Although one of the more densely populated areas in London, Whitechapel began the nineteenth century with few social institutions. At this time, its most notable landmarks were the Royal Mint and the notorious Tower of London, which was, by now, more of a landmark than a functioning prison. London Hospital, charged with healing the poor, the Magdalen Hospital For Penitent Prostitutes, and two organizations that served food (Spitalfields Soup-Ladling Society and the Eastern Dispensary) were dispersed throughout the district. The institutions and their images reveal a stark division. This southernmost area of the district home to industry and government building resembles a different world the the London Hospital, located in the northernmost area of the district. Where the Tower of London is depicted as an almost fairytale romanticized image, the London Hospital lacks ornament or festivity. One representative of the power of the state and its city, the other an expression of its weakness and vulnerability.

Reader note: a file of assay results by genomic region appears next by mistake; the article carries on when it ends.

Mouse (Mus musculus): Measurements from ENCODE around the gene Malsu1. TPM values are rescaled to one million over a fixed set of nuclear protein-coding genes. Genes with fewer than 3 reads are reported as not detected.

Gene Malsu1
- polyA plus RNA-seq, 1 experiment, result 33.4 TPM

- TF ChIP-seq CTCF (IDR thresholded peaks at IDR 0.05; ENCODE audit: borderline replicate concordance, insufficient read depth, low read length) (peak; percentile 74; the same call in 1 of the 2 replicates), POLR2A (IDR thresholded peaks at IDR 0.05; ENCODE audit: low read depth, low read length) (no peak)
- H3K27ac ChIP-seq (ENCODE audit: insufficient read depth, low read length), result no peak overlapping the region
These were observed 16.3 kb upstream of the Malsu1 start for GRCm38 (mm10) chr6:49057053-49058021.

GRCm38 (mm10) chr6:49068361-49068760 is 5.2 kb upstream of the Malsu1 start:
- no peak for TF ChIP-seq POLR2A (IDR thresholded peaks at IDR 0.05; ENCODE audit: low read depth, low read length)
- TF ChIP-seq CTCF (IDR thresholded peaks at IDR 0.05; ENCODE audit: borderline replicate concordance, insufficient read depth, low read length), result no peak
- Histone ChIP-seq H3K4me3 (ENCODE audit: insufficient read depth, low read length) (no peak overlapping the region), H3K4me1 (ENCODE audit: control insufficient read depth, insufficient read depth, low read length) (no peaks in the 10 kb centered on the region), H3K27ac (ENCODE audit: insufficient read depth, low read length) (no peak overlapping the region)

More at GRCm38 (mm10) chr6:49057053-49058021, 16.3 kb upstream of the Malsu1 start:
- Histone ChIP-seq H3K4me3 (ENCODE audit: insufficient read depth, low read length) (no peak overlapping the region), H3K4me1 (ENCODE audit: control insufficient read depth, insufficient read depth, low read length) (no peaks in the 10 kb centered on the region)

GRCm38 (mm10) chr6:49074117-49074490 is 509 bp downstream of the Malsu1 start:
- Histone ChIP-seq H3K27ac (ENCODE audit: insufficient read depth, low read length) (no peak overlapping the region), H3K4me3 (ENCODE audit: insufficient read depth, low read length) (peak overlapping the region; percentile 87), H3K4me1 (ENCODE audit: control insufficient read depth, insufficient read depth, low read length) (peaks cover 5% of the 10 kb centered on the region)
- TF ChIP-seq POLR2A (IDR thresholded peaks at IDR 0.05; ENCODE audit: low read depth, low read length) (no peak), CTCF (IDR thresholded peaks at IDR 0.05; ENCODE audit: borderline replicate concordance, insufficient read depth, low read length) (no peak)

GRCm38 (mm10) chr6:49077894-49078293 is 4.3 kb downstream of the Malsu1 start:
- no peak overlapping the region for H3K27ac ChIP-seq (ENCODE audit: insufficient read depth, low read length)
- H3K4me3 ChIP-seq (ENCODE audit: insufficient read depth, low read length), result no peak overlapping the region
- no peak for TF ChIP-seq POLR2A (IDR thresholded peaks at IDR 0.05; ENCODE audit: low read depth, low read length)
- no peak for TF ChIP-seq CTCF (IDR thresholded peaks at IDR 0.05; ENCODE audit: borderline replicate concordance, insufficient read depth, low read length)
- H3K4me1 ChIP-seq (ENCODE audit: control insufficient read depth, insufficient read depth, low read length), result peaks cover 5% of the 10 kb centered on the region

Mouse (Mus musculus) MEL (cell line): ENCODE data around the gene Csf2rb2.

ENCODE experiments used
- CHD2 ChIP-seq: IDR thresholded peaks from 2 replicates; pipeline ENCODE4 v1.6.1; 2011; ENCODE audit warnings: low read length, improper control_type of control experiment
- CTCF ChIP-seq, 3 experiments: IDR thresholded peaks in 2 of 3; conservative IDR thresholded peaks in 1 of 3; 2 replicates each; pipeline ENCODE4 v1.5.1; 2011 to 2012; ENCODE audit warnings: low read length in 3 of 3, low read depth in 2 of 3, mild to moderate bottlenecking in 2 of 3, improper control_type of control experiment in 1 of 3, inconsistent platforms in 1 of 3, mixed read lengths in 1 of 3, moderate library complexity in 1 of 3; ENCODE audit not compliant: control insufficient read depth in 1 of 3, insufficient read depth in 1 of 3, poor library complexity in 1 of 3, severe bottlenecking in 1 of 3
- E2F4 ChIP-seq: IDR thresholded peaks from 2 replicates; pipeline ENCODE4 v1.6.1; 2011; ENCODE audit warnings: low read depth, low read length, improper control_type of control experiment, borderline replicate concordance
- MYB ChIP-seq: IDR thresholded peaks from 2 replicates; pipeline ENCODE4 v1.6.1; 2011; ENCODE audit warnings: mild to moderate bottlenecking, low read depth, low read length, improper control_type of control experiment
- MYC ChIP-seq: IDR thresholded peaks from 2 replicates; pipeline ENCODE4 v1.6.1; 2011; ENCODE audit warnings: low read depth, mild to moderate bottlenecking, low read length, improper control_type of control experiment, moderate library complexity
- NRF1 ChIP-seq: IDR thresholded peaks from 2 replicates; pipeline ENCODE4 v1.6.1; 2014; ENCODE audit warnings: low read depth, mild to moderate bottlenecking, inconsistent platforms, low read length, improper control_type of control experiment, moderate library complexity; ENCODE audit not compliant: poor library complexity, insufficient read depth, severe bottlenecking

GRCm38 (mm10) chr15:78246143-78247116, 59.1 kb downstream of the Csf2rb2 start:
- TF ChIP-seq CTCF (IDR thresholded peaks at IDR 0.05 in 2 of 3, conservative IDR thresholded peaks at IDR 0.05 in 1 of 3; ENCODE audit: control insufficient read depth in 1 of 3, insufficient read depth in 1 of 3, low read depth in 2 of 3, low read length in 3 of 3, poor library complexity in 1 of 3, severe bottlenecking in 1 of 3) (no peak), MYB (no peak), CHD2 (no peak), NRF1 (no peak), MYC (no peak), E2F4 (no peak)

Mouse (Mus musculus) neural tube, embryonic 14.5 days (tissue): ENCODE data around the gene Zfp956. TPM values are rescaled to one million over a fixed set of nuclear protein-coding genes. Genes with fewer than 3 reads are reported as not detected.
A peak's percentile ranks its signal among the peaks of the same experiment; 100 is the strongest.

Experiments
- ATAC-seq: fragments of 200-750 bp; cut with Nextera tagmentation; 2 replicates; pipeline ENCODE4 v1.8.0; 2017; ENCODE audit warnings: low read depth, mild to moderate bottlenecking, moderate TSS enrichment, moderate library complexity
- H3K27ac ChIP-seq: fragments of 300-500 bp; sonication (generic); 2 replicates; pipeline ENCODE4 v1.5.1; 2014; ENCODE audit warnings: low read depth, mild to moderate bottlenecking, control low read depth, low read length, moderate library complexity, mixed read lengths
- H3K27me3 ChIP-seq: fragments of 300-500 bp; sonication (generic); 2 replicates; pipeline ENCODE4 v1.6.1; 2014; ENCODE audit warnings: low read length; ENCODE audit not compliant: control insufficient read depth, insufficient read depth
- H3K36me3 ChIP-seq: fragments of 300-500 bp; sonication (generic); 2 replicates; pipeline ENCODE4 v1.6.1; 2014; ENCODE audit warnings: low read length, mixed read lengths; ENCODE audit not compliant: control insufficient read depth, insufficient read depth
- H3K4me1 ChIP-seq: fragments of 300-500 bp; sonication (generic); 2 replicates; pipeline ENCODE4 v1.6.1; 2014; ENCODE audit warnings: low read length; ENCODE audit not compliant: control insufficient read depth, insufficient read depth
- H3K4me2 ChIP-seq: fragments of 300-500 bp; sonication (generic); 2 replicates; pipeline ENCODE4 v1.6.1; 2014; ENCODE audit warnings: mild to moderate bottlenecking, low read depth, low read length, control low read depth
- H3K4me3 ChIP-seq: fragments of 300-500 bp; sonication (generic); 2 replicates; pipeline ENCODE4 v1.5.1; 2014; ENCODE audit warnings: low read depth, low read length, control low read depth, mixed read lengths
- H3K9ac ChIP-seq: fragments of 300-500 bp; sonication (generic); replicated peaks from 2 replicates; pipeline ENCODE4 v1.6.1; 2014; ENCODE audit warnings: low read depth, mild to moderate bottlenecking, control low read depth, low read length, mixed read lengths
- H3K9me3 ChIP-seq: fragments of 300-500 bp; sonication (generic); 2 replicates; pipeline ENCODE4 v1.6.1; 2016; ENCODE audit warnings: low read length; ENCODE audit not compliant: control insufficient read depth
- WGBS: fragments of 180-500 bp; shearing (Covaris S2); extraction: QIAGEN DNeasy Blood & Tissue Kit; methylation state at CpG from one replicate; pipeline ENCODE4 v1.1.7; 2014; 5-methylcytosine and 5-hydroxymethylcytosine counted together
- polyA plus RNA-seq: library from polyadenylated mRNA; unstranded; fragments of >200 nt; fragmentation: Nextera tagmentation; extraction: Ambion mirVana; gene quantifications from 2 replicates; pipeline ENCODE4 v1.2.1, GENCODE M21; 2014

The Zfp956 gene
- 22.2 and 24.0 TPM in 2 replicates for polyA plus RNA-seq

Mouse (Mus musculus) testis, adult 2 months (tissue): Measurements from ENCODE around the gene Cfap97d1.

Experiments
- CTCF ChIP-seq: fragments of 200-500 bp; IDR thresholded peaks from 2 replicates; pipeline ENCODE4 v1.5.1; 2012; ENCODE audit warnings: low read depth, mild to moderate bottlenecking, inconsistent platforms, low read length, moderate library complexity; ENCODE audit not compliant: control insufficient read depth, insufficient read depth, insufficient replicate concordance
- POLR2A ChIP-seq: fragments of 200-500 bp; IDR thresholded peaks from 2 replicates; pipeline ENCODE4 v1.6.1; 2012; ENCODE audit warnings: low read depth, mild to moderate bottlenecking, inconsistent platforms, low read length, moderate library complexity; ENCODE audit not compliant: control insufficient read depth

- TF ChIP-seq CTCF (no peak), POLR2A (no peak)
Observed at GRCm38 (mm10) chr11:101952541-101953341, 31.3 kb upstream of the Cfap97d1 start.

Between 1801 and 1830, development seemed to be more acutely focused on industry. The only two such institutions that would emerge during the period were both for sailors (the Asylum For Destitute Sailors and the Sailors Home. Furthermore, a grove of lower income housing or as the Victorian London Map describes “slums” occupy the area just East of the Government building. Only 26 years later would construction begin on the three enclosed docks bordering the Thames. Thousands would be displaced, forced out without refuge or compensation. The image of the smaller of the three docks remain, St. Katharine Dock. Only a lone manless boat stands in the place of a once bustling community.